US Stocks open higher after rally overseas

Rick Moran
Wall Street is giving a vote of confidence in the plan by major economic powers to flood the markets here and overseas with billions of dollars, buy up stakes in large banks, guarantee more billions in loans, and generally overthrow the old financial order overnight and substitute what amounts to a worldwide socialization of the planet's financial system.

The news has sent stocks way up in early trading today:

Moving swiftly to restore confidence, central banks around the world flooded the financial system with billions of dollars in liquidity. Britain, France, Germany, and several other European nations announced aggressive plans to guarantee loans, take ownership stakes in banks and prop up ailing companies with billions in taxpayer funds.

The moves amount to a drastic reshaping of the world of high finance. While stock markets in New York, Europe and Asia all moved higher on Monday, doubts still lingered that investors would be able to fully shake off the fears unleashed by last week's enormous sell-off, the worst on Wall Street since 1933.

At noon, the Dow was 537 points higher, a 6.3 percent gain that sent the blue-chip index above 8,900. The broader Standard & Poor's 500-stock index gained 6.6 percent, and the Nasdaq was up by 7 percent.

Gains were even bigger in European markets, with the German DAX index rising 11.4 percent and the CAC 40 in Paris up 11.18 percent. The FTSE-100 in London rose 8.2 percent.



It may very well work to ease the crisis, but at what cost? What has happened the last 48 hours has been nothing short of a revolution.

And it happened with barely a peep of protest from anyone.

Was this the only solution to the crisis? Was their a more market oriented track that could have been tried? I don't have a clue. But it is extremely unsettling to see these monumental changes to our financial system taking place in this country without benefit of debate, or discussion. Only in the rarefied atmosphere of the central banks where almost all of us are not privy to what goes on behind closed doors were these decisions debated.

No one knows what effects will linger from these decisions. No one even knows if they will work. I only know that today I have a profound sense of loss and I don't even know what it is that's gone.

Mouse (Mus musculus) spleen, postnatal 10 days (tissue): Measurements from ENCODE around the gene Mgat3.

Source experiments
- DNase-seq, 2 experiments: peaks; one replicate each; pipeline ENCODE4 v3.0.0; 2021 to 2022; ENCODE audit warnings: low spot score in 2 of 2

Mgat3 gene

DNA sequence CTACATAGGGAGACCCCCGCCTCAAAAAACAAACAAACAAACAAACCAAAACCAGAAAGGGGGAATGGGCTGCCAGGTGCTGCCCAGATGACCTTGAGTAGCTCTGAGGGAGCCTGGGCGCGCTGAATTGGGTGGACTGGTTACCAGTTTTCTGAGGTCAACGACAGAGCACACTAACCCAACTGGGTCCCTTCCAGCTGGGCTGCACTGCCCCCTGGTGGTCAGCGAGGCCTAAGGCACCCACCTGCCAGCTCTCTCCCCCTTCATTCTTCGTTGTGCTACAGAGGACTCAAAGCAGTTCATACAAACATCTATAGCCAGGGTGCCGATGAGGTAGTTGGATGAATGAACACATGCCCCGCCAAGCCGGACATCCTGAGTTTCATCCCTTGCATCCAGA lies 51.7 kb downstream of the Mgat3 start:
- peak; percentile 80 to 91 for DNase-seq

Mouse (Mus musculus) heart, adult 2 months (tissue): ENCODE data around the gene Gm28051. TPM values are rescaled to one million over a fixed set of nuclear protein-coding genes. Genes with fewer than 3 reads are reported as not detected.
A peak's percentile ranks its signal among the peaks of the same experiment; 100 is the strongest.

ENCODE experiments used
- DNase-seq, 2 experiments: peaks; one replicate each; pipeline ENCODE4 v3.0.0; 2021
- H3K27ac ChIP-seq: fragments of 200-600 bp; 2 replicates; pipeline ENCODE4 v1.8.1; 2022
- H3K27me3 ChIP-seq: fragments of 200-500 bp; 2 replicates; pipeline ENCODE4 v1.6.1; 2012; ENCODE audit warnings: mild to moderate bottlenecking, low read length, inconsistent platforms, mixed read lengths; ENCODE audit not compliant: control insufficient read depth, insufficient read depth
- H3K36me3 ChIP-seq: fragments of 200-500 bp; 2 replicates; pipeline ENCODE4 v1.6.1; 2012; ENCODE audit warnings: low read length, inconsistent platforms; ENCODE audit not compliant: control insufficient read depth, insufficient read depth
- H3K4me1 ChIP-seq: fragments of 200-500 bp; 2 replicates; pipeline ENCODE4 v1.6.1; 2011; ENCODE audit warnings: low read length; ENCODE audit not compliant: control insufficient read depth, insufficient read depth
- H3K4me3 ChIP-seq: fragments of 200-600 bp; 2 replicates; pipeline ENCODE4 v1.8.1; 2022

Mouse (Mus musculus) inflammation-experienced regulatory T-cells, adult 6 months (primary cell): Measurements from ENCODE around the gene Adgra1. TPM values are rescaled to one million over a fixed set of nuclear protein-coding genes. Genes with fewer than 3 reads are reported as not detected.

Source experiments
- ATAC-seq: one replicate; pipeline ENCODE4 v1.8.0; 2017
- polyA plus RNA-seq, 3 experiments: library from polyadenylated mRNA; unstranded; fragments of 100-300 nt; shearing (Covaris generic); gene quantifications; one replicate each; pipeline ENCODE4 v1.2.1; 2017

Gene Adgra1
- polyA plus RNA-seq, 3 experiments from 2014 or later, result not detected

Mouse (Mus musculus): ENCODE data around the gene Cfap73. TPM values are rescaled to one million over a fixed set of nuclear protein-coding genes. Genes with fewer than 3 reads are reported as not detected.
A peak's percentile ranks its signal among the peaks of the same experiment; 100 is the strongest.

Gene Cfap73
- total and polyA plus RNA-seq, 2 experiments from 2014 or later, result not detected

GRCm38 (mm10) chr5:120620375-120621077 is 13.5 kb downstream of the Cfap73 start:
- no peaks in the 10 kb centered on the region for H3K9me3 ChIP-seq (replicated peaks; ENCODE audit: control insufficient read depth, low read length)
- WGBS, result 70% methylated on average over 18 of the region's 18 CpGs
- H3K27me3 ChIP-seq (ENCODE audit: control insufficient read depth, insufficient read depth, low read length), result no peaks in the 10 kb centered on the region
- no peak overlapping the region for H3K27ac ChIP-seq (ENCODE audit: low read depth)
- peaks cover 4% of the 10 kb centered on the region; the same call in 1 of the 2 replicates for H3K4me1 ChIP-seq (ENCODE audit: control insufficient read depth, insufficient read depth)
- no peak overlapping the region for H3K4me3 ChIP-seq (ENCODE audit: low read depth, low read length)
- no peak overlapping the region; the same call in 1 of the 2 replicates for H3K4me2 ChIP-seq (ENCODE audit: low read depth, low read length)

Wall Street is giving a vote of confidence in the plan by major economic powers to flood the markets here and overseas with billions of dollars, buy up stakes in large banks, guarantee more billions in loans, and generally overthrow the old financial order overnight and substitute what amounts to a worldwide socialization of the planet's financial system.

The news has sent stocks way up in early trading today:

Moving swiftly to restore confidence, central banks around the world flooded the financial system with billions of dollars in liquidity. Britain, France, Germany, and several other European nations announced aggressive plans to guarantee loans, take ownership stakes in banks and prop up ailing companies with billions in taxpayer funds.

The moves amount to a drastic reshaping of the world of high finance. While stock markets in New York, Europe and Asia all moved higher on Monday, doubts still lingered that investors would be able to fully shake off the fears unleashed by last week's enormous sell-off, the worst on Wall Street since 1933.

At noon, the Dow was 537 points higher, a 6.3 percent gain that sent the blue-chip index above 8,900. The broader Standard & Poor's 500-stock index gained 6.6 percent, and the Nasdaq was up by 7 percent.

Gains were even bigger in European markets, with the German DAX index rising 11.4 percent and the CAC 40 in Paris up 11.18 percent. The FTSE-100 in London rose 8.2 percent.



It may very well work to ease the crisis, but at what cost? What has happened the last 48 hours has been nothing short of a revolution.

And it happened with barely a peep of protest from anyone.

Was this the only solution to the crisis? Was their a more market oriented track that could have been tried? I don't have a clue. But it is extremely unsettling to see these monumental changes to our financial system taking place in this country without benefit of debate, or discussion. Only in the rarefied atmosphere of the central banks where almost all of us are not privy to what goes on behind closed doors were these decisions debated.

No one knows what effects will linger from these decisions. No one even knows if they will work. I only know that today I have a profound sense of loss and I don't even know what it is that's gone.